Coronavirus emergency: how to best use the new ECB liquidity

The new complex measures from Frankfurt to support bank liquidity and credit to the economy: possible strategic responses of financial players to maximise their benefits. By Sara Emiliani, Elisa Quinto, Lea Zicchino

March 18, 2020 | Prometeia

At its meeting on March 12, the Governing Council of the ECB unleashed new, unconventional monetary policy measures to support the liquidity of banks and credit to households and businesses. The new package includes, among other things, changes to the current longer-term auctions (TLTROs) and introduces new weekly auctions (LTROs) to steer banks towards the June TLTRO auction. The new conditions applied to transactions are quite complex: this article highlights the possible strategic responses of banks to maximise the benefits of the measures.

LTRO auctions: These are weekly auctions aimed at guaranteeing liquidity, which will be carried out from March 16, 2020 and expire on June 24, 2020. It will then be possible to roll over the loan into TLTRO III. The interest rate applied will be fixed, equal to the average rate on ECB deposit facility (-0.5 percent). There will be full allotment of the required amounts. These auctions can be used in the event of a temporary liquidity crisis or to temporarily extend credit lines to customers. They have the benefit of being repayable in the short term (June 2020) and do not require reaching any credit target. It is also worth remembering that, thanks to the tiering system, excess liquidity of banks whose deposits at the ECB are less than six times the required reserves can be remunerated at a zero rate (carry trade option).

Change to the TLTRO III auctions: The conditions applied to these auctions present important new elements compared to those outlined by the Eurotower in July and then September 2019. The maximum amount that a bank can obtain rises from 30% to 50% of the stock of eligible loans in February 2019 (net of what has already been drawn in the previous TLTRO auctions); the voluntary redemption option can be exercised after 12 months (from the previous 24) and the take up limit for each single auction has been removed (it previously equaled one third of the total amount).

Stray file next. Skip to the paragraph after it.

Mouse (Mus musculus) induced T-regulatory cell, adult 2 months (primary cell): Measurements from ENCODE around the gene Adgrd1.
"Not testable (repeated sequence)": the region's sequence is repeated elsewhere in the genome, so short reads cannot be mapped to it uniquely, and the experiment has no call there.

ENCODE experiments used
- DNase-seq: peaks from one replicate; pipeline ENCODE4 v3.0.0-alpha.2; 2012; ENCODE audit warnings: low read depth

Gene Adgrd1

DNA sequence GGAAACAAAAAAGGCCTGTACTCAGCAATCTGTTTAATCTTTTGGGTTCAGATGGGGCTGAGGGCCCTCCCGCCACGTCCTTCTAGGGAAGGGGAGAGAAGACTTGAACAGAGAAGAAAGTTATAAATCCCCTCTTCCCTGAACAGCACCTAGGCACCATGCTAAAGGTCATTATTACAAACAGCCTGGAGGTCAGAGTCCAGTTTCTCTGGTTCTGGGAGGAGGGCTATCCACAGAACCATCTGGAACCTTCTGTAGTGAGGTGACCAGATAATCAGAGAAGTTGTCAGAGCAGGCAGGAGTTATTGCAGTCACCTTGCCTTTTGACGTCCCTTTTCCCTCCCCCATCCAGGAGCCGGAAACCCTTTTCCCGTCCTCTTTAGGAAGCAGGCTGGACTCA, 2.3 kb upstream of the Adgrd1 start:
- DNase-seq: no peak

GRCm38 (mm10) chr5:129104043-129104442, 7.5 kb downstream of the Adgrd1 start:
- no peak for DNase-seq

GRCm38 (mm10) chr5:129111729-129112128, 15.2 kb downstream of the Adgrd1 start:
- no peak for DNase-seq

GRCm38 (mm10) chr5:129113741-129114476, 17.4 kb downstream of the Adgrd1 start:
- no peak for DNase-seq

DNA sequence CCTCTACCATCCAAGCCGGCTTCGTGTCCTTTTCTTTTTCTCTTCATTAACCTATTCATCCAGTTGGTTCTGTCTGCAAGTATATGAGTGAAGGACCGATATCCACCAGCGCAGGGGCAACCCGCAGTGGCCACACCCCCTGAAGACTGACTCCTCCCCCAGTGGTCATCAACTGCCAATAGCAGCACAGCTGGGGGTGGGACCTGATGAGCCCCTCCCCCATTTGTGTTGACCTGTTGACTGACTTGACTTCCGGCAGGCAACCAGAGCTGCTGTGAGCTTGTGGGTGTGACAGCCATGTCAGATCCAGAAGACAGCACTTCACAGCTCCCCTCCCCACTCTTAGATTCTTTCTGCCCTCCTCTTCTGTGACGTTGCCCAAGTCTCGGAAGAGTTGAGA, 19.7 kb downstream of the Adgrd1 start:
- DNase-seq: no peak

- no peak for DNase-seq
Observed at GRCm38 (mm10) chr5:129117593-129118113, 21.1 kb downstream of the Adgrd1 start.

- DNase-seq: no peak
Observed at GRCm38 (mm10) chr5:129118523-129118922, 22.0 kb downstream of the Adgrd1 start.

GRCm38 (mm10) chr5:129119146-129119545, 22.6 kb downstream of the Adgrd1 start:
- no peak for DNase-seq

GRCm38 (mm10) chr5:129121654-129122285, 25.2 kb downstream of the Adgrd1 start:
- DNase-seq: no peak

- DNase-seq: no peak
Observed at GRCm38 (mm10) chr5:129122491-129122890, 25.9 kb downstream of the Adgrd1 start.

In addition, there is a recalibration of the conditions on the TLTROs between June 24, 2020 and June 23, 2021. This is one of the main new and more generous features of the stimulus package, aimed at supporting the provision of credit. For this period alone, the rate applied to all outstanding TLTROs will be 25 basis points below the Eurosystem's main refinancing rate for those who do not reach the credit target (-0.25 percent), and 25 basis points below the average rate on ECB the deposit facility (-0.75 percent) for those who reach the credit target. Moreover, the credit target (benchmark net lending) is calibrated on the net lending between April 1, 2020 and the end of March 2021, which implies a much lower threshold for Italian banks. Overall, the most favorable conditions will be in place for a year, which means that banks would benefit from concentrating the demand for funds at the June 2020 auction. 

In other words, because outside the June 2020-June 2021 window the TLTRO III will return to the old conditions, banks have the incentive to request the full amount of available TLTROIII funds at the June 2020 auction in order to obtain the maximum possible benefit. Loans to firms in 2019 have in fact fallen, making it more difficult to exceed the lending target calculated on the old benchmark (the 12 months preceding March 31 ,2019). Getting the maximum benefit by immediately requiring all the available amount, however, reduces the period covered by ECB loans.

Within the package of measures there is considerable scope to choose the best strategy for each operator's needs and business model. Knowing how to carefully plan demand for funds and having an in-depth knowledge of the scenario, will be fundamental to facing the crisis.

The optimal funding strategy will also have to take into account the new "Cura Italia" decree – which contains credit support measures for households and businesses and a more extensive use of public guarantees – as well as any further initiatives at European level.

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